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“The Cover of Rolling Stone”

Posted by purplemary54 on July 17, 2013

It never fails.  Whenever I decide on a “theme” for the week, something happens that causes me to deviate from that theme.  But maybe this is something we should talk about.

Rolling Stone, my go-to magazine for music, movies, and current events since I was 16, has decided to put Dzhokhar Tsarnaev on the cover in support of their feature story on him.  They’re getting some flack for that, because some people seem to feel that it glamorizes a terrorist.  If Time put Tsarnaev on the cover, no one would blink.  But if a pop culture magazine dares to address one of the most important issues facing our culture today by putting the most recent face of terrorism in America on the cover, they’re “glamorizing” him.  It’s as if Jann Wenner himself wrote an editorial endorsing random bombings as political protest.  Really?  Because the magazine usually features scantily clad pop singers or craggy classic rockers on the cover, it can’t do something serious or newsworthy.  Has everyone forgotten that President Obama has appeared on the cover a few times?

Rolling Stone‘s motto is “All the news that fits.”  They have a long history of publishing thoughtful, insightful (and often hysterically funny) articles on important current affairs.  Hunter S. Thompson used to write for Rolling Stone.  Matt Taibbi, one of the most interesting and most scathing political analysts out there right now, writes for Rolling Stone.  They have always made room for elections, wars, economic meltdowns, and miscellaneous social controversies.  Their take on Tsarnaev and his transformation from a decent kid to a suspected terrorist is something I want to read.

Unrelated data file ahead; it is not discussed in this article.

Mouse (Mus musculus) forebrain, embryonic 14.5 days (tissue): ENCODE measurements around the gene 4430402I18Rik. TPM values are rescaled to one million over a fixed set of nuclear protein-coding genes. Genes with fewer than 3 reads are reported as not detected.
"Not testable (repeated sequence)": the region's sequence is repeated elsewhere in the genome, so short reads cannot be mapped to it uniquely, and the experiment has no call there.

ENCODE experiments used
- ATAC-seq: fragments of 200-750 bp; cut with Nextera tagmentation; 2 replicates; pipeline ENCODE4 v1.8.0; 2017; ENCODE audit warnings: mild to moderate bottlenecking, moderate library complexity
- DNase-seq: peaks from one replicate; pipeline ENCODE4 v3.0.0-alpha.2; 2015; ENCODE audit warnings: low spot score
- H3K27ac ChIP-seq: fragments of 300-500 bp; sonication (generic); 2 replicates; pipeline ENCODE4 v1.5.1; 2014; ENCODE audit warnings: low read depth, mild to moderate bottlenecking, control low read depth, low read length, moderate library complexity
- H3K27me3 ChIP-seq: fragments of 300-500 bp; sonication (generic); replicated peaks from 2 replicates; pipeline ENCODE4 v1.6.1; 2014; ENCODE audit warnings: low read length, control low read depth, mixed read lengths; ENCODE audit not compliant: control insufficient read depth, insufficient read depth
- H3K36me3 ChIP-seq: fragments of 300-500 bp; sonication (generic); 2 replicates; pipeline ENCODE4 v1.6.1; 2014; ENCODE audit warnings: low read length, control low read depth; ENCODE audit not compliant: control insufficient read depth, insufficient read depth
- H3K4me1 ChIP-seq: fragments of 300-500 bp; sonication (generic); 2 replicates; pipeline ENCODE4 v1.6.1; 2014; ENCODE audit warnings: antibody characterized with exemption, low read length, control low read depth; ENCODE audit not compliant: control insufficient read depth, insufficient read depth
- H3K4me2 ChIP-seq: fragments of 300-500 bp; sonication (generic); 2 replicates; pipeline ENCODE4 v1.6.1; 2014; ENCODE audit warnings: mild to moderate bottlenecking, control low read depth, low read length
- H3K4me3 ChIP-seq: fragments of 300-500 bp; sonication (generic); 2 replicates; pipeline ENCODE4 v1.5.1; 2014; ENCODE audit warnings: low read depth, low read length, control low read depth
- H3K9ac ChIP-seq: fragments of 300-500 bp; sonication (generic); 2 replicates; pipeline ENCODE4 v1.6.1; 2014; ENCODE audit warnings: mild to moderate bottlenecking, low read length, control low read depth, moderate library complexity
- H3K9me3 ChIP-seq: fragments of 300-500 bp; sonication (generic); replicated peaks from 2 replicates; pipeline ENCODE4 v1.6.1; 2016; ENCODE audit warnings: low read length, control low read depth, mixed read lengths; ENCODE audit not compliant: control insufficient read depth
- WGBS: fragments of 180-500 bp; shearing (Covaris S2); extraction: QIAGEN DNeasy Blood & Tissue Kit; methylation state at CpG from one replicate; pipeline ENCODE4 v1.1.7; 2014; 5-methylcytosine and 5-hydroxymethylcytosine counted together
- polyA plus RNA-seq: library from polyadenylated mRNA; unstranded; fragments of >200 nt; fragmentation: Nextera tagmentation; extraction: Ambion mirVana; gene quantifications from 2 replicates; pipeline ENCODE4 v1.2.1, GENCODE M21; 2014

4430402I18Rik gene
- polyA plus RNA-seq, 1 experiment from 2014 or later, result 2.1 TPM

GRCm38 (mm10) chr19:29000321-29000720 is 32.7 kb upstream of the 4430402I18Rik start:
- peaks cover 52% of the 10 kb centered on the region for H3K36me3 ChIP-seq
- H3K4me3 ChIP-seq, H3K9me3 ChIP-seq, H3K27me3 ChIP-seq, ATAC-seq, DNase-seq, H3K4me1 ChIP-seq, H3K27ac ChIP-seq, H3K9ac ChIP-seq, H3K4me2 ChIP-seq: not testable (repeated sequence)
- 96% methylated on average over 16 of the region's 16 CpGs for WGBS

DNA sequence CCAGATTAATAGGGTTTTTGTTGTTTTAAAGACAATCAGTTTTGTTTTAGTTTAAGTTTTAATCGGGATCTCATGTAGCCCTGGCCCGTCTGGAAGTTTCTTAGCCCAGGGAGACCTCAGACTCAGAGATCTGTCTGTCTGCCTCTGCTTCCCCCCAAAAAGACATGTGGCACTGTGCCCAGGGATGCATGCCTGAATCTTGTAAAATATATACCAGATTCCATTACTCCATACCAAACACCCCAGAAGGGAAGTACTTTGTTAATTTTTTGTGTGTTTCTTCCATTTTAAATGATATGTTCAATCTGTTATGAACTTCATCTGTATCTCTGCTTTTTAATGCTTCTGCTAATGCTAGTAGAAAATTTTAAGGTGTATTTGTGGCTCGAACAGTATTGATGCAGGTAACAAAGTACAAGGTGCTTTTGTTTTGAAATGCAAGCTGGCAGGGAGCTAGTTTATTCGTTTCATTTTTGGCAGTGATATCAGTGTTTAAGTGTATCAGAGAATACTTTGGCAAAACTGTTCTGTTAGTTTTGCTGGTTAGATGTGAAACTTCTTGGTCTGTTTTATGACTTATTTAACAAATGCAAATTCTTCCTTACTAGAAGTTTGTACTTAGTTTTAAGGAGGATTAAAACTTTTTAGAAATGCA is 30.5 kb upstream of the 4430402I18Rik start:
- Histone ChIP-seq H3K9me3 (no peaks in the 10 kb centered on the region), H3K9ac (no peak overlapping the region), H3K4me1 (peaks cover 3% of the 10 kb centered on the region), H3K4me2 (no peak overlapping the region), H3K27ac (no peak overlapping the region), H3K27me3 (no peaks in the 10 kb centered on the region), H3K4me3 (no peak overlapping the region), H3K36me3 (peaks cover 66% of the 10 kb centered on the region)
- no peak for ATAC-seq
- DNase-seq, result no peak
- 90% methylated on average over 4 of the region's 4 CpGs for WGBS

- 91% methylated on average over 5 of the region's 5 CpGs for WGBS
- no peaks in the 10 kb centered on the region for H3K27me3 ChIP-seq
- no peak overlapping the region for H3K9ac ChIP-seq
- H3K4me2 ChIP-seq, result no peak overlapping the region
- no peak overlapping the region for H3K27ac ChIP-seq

I really hope they don’t give in to any pressure and change the cover.  I hope it’s already too late to stop my issue from arriving in the mail.  I will read the article, and I will probably learn something.  And maybe everyone who does read the magazine takes a moment to think about what it means to stare this young man in the eyes.  Because he looks like anybody else.  I hope this cover and article inspire everyone to look for different answers to terrorism, because I’m pretty sure bombs and guns aren’t working.

I know it might seem a little weird to include this song after my fairly serious rant.  But that’s the other thing Rolling Stone still does well: poke fun at things, some serious and some not.  That was the point when they started out as a subversive, counter-culture underground publication in 1967.  They’re just a little more corporate these days, but they’re not above biting a few hands.


2 Responses to ““The Cover of Rolling Stone””

  1. I actually thought the whole thing was very clever by Rolling Stone, it reaches a different audience than Time might and on a very important issue. You can throws as much guns, bombs and drone strikes at this as you like but it isn’t working.

    This might actually reach people who might see that it is not working and government attempts to sell fear might lose their potency.

    • I’m kind of dumbfounded about the reaction, actually. Do these people never read the magazine? Because showing what looks like a candid shot or selfie of the guy on the cover isn’t the same as posing him half-naked with a bunch of half-naked babes. And the accompanying article, which I haven’t read even though my issue arrived yesterday, probably isn’t a fluff piece on how he travels the world in luxury, and what his favorite foods and video games are. Rolling Stone is actually living up to it’s job as a culture magazine by trying to address issues important to the culture. There’s also an article about climate change in this issue. News aimed at the very twentysomethings everyone says are so apathetic. Go figure.

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